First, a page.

In search of some good news, I was pleased to come across this story about a possible, welcome shift in the way start-up companies are born. The article plays off a viral blog by the venture capitalist Fred Wilson, who argues that the age of unicorns (rapid-growth, huge-payout companies) is being replaced by more value investing.
Wilson’s point is so obvious that it’s stunning and needs repeating. Software companies generate massive profits because they have extraordinarily high gross margins. When you sell something for a dollar, and it only costs you 20 cents to make it, you have 80 cents left for R&D, marketing, profits, rapid growth, whatever. In WeWork’s case, the latest unicorn to come to grief, the ratio is the opposite. They only have 20 cents on the dollar to fund all that growth and profit. That’s not special. That’s common.
In the 1841 book, “Extraordinary Popular Delusions and the Madness of Crowds,” one learns that you can’t just keep repeating that you are tech company, and become one. The WeWork swoon, after steroidal growth, was about as predictable as the Dutch Tulip Craze of the 1600s.
As for the broader market, the shift to more disciplined, slower-growth, enduring-value companies might just be a cyclical shift based on current economic fears, not a tectonic one. We’ve been down this road before when Sequoia Capital in 2008 spread word in a famous presentation, RIP Good Times. That bit of bad news spread through tech communities in the Bay Area and Seattle like a tsunami.
But looking back, it was just a smart and temporary response to the downturn in the economy. Sequoia Capital knew it was going to be hard to get limited partners to kick in more money, so wanted their portfolio companies to shift gears and be more economical to survive a multi-year downturn. It didn’t hurt that the presentation put a chill on other investors, and caused competitive startups to spend less, and thus lower the odds of overtaking Sequioa’s portfolio companies.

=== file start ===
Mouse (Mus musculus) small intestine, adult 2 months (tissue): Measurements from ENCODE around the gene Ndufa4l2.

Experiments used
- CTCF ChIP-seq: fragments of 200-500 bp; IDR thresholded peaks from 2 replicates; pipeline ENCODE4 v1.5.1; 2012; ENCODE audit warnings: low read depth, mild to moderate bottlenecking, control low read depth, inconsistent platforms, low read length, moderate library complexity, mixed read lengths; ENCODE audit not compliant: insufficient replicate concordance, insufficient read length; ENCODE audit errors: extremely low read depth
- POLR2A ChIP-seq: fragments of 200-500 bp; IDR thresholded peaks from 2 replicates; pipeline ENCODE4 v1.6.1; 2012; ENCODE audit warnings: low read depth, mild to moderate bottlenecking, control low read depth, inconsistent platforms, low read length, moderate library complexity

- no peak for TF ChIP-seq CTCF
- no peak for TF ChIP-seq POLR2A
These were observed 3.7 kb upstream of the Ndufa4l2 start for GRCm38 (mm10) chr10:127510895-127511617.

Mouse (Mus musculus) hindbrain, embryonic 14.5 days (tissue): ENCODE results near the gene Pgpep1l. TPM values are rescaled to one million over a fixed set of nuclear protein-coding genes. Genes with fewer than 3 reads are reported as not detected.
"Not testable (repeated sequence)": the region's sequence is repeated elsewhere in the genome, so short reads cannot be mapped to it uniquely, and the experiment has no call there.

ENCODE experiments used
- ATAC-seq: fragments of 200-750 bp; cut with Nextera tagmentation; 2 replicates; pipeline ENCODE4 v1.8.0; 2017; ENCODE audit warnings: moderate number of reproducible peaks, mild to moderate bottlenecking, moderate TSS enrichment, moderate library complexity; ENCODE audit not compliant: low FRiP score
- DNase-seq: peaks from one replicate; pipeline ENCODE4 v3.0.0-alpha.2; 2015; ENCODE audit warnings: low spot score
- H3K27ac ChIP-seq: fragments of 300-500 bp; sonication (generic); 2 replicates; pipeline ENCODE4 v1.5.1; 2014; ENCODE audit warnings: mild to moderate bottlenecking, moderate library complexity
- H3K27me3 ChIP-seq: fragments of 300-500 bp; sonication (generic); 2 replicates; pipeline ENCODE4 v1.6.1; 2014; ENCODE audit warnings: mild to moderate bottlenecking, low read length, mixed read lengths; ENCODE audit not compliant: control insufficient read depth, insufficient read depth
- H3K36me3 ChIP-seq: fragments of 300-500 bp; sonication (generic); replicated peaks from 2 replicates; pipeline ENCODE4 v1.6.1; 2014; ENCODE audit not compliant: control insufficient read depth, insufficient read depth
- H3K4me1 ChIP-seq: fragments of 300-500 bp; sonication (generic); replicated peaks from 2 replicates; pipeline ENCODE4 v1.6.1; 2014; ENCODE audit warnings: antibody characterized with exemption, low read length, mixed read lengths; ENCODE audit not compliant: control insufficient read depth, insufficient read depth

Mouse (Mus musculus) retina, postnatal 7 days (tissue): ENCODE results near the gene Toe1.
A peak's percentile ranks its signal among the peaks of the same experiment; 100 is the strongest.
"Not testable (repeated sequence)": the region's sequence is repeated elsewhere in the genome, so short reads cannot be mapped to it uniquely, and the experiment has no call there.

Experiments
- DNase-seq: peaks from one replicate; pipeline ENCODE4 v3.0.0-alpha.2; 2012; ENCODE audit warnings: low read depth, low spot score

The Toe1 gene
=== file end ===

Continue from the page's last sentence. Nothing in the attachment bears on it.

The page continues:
But that was a decade ago. The recession passed, the party re-started, and all of these unicorns have come on the scene since then.
So what may be different this time? It helps any analysis to separate the public market returns from the returns for angel and venture-capital investors, investment bankers, and others who get in early, in the pre-public market. These sectors are thinly related, but wildly different. One angel investor, David Cohen, invested $50,000 in Uber. After going public, that turned into $248 million, a mind-blowing gain. Many of those folks cashed out, and they likely don’t worry much that a bunch of random people the angel doesn’t know lost money in the public markets. Is every single angel investor in Seattle, the Bay Area, and beyond dreaming that one day they might achieve a fraction of this return? Probably.
Some percentage of angel investors are legitimately in it to help launch the next generation of entrepreneurs, but once you get to the VC firms, it’s all about returns. So a couple highly visible flops, fears of a “Trump slump,” and an inverted yield curve for bonds understandably have caused a little caution. A few big winners will help the market forget these failures. Greed will return. The insanity will return after a pause.
So says the cynic in me. The more hopeful part of my brain hopes that fewer startups will go the VC route, where they are just a company in a portfolio and therefore likely to face premature death when they don’t look like a toddler unicorn. That pattern has cost us a lot of fine companies, who used to have conventional capital to sustain steady growth. So I hope, a bit forlornly, that the current pause turns into a chance for getting more eggs out of the early-investor, get-big-fast basket. That will work better for all of us than WeWork.